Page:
References in classic literature ?
That there were now occasional sounds of feet and voices overhead which he inferred the cotton did not exclude, from the circumstance of his evidently being clutched by the lady as a victim on whom to expend her superabundant agitation when the sounds were loudest.
I shudder at the thought of any, even the most trivial, incident, which may operate upon this intolerable agitation of soul.
It is recorded that during that triennial agitation no less than twenty-three Circles perished in domestic discord.
His eyes flashed sullenly; his teeth were set; his stiff body, clenched fists, and head shrunk between his shoulders, betrayed the violent agitation that pervaded his whole frame.
He could not see her when he entered, for agitation deadened his senses, and the dim cell was almost dark to him.
His manner seemed changed, his voice was quick from the agitation of joy; and all that had been awful in his dignity seemed lost in tenderness.
Louis looked at his officer with anxiety, which he manifested by the agitation of his gesture.
It was still hoped that this agitation of spirits might pass away as they proceeded; but, on the contrary, it grew more and more violent.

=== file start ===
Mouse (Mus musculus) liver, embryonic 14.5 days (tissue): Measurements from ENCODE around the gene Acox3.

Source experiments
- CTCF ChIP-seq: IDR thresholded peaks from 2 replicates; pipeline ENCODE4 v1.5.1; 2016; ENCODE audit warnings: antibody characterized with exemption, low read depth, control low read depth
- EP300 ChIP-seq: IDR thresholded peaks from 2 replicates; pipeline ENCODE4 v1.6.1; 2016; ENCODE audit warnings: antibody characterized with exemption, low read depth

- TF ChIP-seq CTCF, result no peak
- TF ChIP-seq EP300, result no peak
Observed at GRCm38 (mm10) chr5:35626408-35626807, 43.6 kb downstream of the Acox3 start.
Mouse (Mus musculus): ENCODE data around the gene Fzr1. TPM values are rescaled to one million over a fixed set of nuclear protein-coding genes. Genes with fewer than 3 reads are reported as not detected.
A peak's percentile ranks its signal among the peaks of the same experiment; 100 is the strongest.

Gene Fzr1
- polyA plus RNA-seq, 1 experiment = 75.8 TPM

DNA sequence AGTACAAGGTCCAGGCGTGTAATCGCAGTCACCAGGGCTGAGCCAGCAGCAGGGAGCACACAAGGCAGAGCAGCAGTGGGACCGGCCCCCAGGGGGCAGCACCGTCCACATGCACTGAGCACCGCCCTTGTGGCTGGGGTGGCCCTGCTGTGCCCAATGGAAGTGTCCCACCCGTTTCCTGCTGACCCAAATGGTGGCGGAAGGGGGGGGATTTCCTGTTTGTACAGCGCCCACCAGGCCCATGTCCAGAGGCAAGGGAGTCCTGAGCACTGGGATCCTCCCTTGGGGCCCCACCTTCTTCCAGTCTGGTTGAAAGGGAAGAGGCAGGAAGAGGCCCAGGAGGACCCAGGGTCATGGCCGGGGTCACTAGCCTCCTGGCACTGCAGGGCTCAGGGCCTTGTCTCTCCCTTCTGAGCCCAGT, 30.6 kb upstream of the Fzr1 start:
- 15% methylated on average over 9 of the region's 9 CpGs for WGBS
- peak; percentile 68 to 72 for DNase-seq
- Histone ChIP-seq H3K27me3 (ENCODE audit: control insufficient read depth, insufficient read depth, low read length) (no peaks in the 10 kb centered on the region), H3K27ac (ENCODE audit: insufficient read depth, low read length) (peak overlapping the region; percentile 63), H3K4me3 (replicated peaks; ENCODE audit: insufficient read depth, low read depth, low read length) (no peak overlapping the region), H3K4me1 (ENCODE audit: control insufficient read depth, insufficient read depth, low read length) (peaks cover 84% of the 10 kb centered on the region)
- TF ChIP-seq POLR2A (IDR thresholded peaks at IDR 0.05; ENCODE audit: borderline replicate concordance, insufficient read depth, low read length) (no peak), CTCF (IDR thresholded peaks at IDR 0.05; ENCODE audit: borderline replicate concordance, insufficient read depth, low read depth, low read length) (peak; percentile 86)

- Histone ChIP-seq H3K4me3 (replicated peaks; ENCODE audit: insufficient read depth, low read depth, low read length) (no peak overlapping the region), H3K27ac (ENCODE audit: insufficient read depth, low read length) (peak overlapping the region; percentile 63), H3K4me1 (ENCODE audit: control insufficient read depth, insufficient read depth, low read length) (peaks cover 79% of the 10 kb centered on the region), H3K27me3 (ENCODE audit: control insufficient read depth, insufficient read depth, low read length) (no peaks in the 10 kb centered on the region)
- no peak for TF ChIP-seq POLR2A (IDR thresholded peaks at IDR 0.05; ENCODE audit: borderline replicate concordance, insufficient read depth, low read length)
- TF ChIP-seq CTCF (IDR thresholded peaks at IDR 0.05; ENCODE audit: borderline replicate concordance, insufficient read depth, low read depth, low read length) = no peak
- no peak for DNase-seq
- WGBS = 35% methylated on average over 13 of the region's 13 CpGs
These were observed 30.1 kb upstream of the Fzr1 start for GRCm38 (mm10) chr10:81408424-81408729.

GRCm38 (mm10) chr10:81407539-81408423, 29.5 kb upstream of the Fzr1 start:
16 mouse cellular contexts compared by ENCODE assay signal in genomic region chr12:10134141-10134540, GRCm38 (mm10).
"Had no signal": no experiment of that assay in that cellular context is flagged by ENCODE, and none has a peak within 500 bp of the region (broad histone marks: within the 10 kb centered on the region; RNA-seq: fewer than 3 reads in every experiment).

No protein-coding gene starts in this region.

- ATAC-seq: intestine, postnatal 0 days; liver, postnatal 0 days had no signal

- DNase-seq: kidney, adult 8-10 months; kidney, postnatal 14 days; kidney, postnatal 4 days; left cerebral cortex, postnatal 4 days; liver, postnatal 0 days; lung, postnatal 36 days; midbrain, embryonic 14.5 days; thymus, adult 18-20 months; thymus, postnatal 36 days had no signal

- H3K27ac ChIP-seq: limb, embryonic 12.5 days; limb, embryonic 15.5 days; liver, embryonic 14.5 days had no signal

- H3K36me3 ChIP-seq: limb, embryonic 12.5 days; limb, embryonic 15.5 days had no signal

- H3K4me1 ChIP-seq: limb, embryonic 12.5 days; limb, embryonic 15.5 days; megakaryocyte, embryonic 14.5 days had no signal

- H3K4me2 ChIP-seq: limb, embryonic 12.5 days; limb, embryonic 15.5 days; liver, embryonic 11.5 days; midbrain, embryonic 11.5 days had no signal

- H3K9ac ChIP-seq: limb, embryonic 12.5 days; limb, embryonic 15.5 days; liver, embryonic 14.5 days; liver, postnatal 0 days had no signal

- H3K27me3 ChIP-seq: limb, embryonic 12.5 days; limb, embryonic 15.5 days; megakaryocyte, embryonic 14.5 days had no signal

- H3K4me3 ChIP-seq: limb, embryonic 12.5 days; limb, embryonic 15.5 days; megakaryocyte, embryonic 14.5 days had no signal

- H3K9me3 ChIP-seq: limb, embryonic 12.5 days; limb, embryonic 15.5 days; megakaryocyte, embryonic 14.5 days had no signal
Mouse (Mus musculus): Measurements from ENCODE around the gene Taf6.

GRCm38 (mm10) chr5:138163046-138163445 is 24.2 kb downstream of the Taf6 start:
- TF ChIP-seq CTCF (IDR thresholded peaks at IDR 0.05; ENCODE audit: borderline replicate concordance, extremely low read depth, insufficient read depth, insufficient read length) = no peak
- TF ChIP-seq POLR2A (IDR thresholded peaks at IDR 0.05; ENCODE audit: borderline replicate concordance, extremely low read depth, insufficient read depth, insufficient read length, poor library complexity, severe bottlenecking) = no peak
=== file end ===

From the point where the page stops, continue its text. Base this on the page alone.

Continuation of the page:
He was steady, observant, moderate, candid; never run away with by spirits or by selfishness, which fancied itself strong feeling; and yet, with a sensibility to what was amiable and lovely, and a value for all the felicities of domestic life, which characters of fancied enthusiasm and violent agitation seldom really possess.
Vernon, I think, was a great deal too kind to her when he was in Staffordshire; her behaviour to him, independent of her general character, has been so inexcusably artful and ungenerous since our marriage was first in agitation that no one less amiable and mild than himself could have overlooked it all; and though, as his brother's widow, and in narrow circumstances, it was proper to render her pecuniary assistance, I cannot help thinking his pressing invitation to her to visit us at Churchhill perfectly unnecessary.
His red face was shining with sweat, and he had a look of comic agitation, but there was in his round, surprised eyes an eager light.
A few more words of explanation followed, words which were spoken without the smallest excitement by his companion, but which evoked the greatest agitation in the prince; and it was discovered that two old ladies to whose care the prince had been left by Pavlicheff, and who lived at Zlatoverhoff, were also relations of Ivan Petrovitch.